The Bakken Society holds annual colloquium to induct new members and leads important discussions around the future of the biomedical device industry.
When Nicole Kirchhof is asked about her reaction to being inducted into the Bakken Society, her reply is exactly what you’d expect from a scientist.
“It’s still incubating.”
She admits she’s still processing the honor, but calls it “humbling.”
Being inducted into the Bakken Society is the highest technical honor bestowed upon a Medtronic employee. Named after Medtronic founder Earl Bakken, it consists of employees who have made multiple technical contributions to the company and to the biomedical device industry.
“I got a call from Earl Bakken who told me the news,” says Nicole, a Senior Principal Veterinary Pathologist. “It was sheer joy.”
In August, the Medtronic Bakken Society held its annual colloquium. Each year, the group meets to discuss issues related to the industry like data analytics, R&D, co-morbidities, or emerging markets. This year, the Society focused on the importance of cross-business collaboration and its impact on healthcare innovation.
They also inducted six new members to the Bakken Society as Bakken Fellows.
“Being at the Bakken Colloquium made it official,” she says. “It reinforced the significance and put meaning behind the honor.”
Nicole’s induction comes after 12 years of hard work at Medtronic. As a leading pathologist, she provides pathology support for all the company’s business units and offers expertise regarding patient safety of new or improved medical devices.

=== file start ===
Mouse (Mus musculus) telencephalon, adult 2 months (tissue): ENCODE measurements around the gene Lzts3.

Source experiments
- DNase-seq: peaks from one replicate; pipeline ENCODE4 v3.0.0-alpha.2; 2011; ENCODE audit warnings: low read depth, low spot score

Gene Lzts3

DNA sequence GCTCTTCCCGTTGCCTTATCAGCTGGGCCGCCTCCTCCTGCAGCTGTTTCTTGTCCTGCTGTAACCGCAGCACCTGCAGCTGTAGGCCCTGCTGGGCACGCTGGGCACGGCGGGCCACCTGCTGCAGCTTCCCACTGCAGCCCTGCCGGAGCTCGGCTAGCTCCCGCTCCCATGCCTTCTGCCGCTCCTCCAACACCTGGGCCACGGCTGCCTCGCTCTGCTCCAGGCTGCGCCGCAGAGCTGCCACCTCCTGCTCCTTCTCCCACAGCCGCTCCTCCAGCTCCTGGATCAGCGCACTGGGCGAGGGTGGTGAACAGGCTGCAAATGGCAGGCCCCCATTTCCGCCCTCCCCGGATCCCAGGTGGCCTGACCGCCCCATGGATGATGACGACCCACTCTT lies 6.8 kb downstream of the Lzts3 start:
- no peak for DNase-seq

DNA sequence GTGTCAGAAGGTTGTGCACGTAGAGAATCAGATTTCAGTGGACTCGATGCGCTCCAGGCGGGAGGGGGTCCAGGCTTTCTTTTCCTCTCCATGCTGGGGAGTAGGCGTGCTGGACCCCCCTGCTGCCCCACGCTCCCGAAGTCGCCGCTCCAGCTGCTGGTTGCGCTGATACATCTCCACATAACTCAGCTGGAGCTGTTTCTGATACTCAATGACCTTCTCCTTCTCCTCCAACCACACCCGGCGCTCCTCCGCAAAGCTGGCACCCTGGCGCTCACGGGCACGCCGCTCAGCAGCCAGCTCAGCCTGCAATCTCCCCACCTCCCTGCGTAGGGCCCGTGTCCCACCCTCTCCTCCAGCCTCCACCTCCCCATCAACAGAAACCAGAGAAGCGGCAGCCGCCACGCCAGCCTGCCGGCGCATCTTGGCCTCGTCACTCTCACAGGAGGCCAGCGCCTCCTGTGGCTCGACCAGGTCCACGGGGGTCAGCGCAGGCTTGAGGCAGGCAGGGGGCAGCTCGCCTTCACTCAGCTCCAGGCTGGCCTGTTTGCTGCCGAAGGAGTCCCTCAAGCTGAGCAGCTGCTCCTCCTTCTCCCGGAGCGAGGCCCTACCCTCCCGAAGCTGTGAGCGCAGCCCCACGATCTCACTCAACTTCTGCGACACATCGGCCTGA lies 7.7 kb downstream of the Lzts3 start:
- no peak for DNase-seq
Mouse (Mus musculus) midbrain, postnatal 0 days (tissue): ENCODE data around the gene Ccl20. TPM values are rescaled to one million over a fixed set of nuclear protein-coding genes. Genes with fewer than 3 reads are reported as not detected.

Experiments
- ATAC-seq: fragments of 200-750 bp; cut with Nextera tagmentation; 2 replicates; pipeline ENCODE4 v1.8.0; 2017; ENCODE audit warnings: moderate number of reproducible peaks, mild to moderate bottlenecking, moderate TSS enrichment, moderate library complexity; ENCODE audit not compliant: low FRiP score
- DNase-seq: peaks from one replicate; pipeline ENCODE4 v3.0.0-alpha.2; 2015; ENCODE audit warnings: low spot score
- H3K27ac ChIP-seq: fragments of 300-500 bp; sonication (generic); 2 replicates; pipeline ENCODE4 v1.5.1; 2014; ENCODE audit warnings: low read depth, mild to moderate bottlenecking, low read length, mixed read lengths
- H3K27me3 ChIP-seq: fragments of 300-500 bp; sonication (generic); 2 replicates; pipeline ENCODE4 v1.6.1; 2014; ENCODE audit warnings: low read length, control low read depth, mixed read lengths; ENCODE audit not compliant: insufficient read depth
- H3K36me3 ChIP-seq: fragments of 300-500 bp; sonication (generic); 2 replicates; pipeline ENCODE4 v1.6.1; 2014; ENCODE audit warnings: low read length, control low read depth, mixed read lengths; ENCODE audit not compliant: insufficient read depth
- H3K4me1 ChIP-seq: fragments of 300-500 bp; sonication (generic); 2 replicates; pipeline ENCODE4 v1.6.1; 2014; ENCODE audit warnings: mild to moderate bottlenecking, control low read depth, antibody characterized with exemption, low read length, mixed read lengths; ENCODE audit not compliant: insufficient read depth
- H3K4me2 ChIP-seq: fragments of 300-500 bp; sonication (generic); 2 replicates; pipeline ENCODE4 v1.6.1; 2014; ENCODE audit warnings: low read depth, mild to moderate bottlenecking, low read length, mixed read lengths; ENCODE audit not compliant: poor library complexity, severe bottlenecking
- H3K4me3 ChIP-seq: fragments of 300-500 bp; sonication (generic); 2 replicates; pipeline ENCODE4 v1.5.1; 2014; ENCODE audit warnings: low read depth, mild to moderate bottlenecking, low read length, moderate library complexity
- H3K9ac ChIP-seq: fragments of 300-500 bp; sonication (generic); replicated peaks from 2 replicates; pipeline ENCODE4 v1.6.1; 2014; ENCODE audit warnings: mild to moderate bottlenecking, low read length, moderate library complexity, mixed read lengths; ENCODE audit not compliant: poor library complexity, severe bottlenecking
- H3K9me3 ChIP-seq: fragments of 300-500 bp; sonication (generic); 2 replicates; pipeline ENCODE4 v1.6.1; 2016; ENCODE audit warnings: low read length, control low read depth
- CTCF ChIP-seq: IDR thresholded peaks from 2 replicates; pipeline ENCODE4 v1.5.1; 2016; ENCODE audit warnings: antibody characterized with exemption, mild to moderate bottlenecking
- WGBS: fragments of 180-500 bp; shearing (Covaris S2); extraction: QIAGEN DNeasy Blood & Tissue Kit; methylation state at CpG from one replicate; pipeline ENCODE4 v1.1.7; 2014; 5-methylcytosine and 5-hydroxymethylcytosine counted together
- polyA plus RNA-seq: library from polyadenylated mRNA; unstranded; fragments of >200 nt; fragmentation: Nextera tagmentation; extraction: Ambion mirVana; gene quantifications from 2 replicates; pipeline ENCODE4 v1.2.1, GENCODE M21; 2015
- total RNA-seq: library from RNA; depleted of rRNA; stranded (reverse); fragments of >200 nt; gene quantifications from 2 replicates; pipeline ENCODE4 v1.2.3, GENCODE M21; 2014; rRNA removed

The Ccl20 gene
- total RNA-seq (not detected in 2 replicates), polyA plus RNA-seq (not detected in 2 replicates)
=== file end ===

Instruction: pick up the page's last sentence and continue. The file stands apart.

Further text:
“I am looking at problems and asking questions,” she says. “This is the best place in the world to see innovation on the brink within the clinical arena.”
Along with Nicole, other 2017 inductees included:
· Walt Baxter, Senior Principal Scientist, Restorative Therapies Group
· Kelly Coleman, Distinguished Scientist, Physiological Research Laboratories
· Patrick Helm, Senior Engineering Manager, Advanced Development
· Doug Hettrick, Director of Medical Affairs, Coronary and Renal Denervation
· Kurt Smith, Vice President, Data Science, Technology Solutions, Strategic Scientific Operations
One way to create a more innovative culture is to make connections and involve more people in the work.Michael Hill, Vice President of Corporate Science, Technology and Clinical Affairs
The annual colloquium — which brings together some of the brightest minds in the company — featured a discussion around meaningful partnerships within Medtronic.
“The best chance for groundbreaking innovation is at the intersection where diverse concepts, cultures, and disciplines collide,” said Michael Hill, Vice President of Corporate Science, Technology and Clinical Affairs for Medtronic. “One way to create a more innovative culture is to make connections and involve more people in the work.”
Nicole is doing just that — daily connecting with a diverse group of scientists and engineers and believes it’s the key to the future of healthcare.
“I believe my specialty is the most comprehensive, steadfast, and fascinating niche in the biomedical field. And it’s a privilege to live out the Medtronic Mission of alleviating pain, restoring health, and extending life.”